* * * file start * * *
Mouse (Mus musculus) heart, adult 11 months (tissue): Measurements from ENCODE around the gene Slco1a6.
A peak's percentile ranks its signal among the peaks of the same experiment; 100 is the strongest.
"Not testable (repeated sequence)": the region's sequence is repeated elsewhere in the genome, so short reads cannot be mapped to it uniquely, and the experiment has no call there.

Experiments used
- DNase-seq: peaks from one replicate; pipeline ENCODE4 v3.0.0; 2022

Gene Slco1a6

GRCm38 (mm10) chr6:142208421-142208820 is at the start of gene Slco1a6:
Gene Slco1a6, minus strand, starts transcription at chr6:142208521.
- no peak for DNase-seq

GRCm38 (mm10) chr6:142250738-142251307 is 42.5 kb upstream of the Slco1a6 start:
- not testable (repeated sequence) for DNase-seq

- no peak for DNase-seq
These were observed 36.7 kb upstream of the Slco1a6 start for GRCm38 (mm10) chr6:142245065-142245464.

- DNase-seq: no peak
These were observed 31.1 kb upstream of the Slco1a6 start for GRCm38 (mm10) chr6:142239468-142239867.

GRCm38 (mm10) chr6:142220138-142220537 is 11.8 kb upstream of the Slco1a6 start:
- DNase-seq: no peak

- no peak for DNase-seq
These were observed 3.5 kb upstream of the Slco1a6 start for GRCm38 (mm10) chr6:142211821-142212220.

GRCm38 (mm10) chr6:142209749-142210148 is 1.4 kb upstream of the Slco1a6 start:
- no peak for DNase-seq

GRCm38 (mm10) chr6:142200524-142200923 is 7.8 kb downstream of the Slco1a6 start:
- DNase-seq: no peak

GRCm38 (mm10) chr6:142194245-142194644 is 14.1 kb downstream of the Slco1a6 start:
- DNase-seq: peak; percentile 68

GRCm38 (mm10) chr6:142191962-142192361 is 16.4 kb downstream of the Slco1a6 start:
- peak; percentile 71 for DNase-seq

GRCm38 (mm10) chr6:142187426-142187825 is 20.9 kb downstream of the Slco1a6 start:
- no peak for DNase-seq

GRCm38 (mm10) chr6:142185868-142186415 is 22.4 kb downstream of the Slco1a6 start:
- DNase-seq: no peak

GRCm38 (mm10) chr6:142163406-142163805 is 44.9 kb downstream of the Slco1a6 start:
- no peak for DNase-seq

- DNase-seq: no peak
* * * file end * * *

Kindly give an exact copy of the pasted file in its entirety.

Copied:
Mouse (Mus musculus) heart, adult 11 months (tissue): Measurements from ENCODE around the gene Slco1a6.
A peak's percentile ranks its signal among the peaks of the same experiment; 100 is the strongest.
"Not testable (repeated sequence)": the region's sequence is repeated elsewhere in the genome, so short reads cannot be mapped to it uniquely, and the experiment has no call there.

Experiments used
- DNase-seq: peaks from one replicate; pipeline ENCODE4 v3.0.0; 2022

Gene Slco1a6

GRCm38 (mm10) chr6:142208421-142208820 is at the start of gene Slco1a6:
Gene Slco1a6, minus strand, starts transcription at chr6:142208521.
- no peak for DNase-seq

GRCm38 (mm10) chr6:142250738-142251307 is 42.5 kb upstream of the Slco1a6 start:
- not testable (repeated sequence) for DNase-seq

- no peak for DNase-seq
These were observed 36.7 kb upstream of the Slco1a6 start for GRCm38 (mm10) chr6:142245065-142245464.

- DNase-seq: no peak
These were observed 31.1 kb upstream of the Slco1a6 start for GRCm38 (mm10) chr6:142239468-142239867.

GRCm38 (mm10) chr6:142220138-142220537 is 11.8 kb upstream of the Slco1a6 start:
- DNase-seq: no peak

- no peak for DNase-seq
These were observed 3.5 kb upstream of the Slco1a6 start for GRCm38 (mm10) chr6:142211821-142212220.

GRCm38 (mm10) chr6:142209749-142210148 is 1.4 kb upstream of the Slco1a6 start:
- no peak for DNase-seq

GRCm38 (mm10) chr6:142200524-142200923 is 7.8 kb downstream of the Slco1a6 start:
- DNase-seq: no peak

GRCm38 (mm10) chr6:142194245-142194644 is 14.1 kb downstream of the Slco1a6 start:
- DNase-seq: peak; percentile 68

GRCm38 (mm10) chr6:142191962-142192361 is 16.4 kb downstream of the Slco1a6 start:
- peak; percentile 71 for DNase-seq

GRCm38 (mm10) chr6:142187426-142187825 is 20.9 kb downstream of the Slco1a6 start:
- no peak for DNase-seq

GRCm38 (mm10) chr6:142185868-142186415 is 22.4 kb downstream of the Slco1a6 start:
- DNase-seq: no peak

GRCm38 (mm10) chr6:142163406-142163805 is 44.9 kb downstream of the Slco1a6 start:
- no peak for DNase-seq

- DNase-seq: no peak